#offenetuer Mother and 12 year old stu ck in Valpiano Restaurant, Fünfe Hofe Gallery, on Theatinnerst. Anyone to shelter them for tonight?
— Elaine Gouraud (@ElaineGouraud) July 22, 2016
Meanwhile, the pedestrian area in the centre leading from Karlsplatz to the main central square, Marienplatz, was deserted.
‘I’m a mum too’
In the midst of the horror, an Australian woman travelling in Munich was praised online for her kindness in a time of crisis.
New York Times correspondent Rukmini Callimachi took to Twitter to praise Donna Bravo for risking her life to comfort a terrified 22-year-old girl as the shooting broke out.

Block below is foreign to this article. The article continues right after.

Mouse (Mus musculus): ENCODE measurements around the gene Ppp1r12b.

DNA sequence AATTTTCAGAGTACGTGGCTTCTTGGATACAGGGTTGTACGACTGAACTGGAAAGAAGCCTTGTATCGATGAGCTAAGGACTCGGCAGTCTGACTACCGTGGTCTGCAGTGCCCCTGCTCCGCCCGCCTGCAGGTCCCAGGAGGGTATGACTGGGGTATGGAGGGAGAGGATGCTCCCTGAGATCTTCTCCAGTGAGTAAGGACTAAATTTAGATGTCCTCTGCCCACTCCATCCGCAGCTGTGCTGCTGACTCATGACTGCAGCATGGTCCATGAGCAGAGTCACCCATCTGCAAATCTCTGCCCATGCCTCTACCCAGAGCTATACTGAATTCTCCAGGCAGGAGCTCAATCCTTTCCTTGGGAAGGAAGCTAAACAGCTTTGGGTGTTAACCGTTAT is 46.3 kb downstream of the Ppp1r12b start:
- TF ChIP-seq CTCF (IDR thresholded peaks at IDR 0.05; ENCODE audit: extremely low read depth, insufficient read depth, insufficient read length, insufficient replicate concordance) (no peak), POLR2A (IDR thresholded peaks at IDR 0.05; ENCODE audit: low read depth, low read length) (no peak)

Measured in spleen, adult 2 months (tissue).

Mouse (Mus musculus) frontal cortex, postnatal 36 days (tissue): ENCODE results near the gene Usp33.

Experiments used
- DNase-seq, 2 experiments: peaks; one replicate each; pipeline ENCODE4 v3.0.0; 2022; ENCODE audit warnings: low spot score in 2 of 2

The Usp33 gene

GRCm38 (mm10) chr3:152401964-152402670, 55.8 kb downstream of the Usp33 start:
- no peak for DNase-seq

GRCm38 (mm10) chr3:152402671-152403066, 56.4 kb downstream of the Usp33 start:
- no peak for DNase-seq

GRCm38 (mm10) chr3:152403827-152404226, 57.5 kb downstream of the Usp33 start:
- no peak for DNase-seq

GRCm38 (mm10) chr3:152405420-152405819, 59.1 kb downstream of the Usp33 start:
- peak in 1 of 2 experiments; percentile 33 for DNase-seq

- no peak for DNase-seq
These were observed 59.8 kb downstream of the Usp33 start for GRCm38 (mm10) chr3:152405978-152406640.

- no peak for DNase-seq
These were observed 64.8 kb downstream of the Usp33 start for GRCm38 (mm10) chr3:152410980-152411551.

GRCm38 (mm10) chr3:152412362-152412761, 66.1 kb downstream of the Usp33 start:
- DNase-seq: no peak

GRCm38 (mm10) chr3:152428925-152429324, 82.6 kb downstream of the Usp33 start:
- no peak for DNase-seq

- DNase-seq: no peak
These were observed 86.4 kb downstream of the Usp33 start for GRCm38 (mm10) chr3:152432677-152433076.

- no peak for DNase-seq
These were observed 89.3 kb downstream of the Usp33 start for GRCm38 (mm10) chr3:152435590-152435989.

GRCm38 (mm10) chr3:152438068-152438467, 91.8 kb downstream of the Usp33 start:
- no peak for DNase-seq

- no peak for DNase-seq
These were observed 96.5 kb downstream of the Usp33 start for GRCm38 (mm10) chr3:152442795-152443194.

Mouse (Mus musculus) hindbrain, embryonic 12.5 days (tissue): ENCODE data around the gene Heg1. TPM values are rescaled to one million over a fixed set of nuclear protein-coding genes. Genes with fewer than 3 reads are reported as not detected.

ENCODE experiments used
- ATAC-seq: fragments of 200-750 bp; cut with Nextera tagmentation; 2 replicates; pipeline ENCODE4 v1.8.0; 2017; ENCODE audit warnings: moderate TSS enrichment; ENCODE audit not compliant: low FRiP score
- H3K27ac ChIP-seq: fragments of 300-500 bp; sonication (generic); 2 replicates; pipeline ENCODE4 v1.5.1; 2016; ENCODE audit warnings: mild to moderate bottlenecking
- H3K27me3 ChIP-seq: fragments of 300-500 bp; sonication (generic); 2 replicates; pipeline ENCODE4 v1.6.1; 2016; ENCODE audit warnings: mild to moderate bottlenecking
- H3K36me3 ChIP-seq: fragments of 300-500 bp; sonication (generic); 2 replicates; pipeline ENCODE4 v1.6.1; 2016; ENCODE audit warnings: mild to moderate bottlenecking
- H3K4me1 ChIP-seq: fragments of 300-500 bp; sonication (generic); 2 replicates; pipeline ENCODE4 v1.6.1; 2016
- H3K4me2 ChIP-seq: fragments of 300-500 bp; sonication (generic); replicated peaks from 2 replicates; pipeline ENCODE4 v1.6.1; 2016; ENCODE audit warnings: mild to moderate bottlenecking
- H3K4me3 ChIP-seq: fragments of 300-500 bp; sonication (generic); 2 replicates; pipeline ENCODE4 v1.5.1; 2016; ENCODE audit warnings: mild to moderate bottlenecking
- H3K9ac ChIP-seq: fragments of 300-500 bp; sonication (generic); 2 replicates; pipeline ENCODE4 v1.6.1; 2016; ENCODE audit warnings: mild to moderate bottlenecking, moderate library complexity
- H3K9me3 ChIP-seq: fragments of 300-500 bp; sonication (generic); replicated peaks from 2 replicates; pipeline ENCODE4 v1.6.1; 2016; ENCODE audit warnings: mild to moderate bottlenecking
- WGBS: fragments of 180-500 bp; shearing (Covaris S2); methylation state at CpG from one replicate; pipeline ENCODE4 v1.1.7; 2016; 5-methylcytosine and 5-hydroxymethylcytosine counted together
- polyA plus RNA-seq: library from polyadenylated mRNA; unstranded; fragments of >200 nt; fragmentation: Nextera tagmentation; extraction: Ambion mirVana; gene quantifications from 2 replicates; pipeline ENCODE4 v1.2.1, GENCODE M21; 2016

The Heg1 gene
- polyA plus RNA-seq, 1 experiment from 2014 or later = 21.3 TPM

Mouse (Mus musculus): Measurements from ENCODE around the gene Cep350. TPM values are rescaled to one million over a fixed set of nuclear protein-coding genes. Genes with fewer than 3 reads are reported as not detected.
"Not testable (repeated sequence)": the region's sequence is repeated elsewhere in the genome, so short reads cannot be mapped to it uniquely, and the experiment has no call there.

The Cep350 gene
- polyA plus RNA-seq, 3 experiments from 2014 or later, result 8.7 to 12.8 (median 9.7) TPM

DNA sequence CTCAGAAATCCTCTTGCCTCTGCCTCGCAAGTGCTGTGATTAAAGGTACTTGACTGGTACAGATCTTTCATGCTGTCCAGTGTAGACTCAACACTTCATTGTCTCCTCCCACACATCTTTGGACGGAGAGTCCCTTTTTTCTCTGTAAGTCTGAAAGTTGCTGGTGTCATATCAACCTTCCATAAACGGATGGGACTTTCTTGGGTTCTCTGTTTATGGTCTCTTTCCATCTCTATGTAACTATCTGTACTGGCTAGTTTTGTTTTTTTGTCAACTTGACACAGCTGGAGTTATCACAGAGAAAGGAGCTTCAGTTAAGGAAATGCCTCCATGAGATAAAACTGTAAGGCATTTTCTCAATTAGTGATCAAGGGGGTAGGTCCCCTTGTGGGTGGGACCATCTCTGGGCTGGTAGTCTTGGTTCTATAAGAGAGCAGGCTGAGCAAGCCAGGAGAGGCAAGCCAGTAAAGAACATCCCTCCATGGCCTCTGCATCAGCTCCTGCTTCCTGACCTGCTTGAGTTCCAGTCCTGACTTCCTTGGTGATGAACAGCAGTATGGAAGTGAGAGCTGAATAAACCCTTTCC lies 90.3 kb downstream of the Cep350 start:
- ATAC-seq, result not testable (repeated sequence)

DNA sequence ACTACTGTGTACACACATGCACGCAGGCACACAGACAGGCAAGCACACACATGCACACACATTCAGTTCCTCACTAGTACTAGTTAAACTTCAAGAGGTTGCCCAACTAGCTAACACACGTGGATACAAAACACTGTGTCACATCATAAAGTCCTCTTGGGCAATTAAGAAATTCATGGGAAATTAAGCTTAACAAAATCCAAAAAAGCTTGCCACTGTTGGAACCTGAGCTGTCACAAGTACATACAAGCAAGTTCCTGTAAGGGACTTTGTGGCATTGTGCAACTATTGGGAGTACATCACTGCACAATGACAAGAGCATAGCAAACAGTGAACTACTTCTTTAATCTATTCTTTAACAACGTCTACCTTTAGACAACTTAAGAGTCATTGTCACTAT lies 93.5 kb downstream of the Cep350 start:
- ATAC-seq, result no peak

“Donna was on her ‘Eat Pray Love’ tour of Europe when the shooting erupted and a 22-year-old girl in panic jumped out of hotel window,” Ms Callimachi shared on Twitter.
“Donna – who is a caretaker in Australia – was just getting ready to go out and was wearing a black cocktail dress but no shoes.
“So she grabbed all she could find – flip flops – and ran outside to comfort girl who had injured her spine in the fall, holding her hand.”
Ms Callimachi revealed Ms Bravo stayed by the girl’s side all the way into surgery, phoned her parents and remained in the hospital waiting room till well after midnight.
“The injured girl is also a tourist from overseas and Donna called her parents who are rushing to get here,” Ms Callimachi revealed.
“Donna is planning to stay up all night until the girl – a stranger – gets out of surgery so that she is not alone when she wakes up.
“When I asked her why, she answered simply: ‘I’m a mum too.'”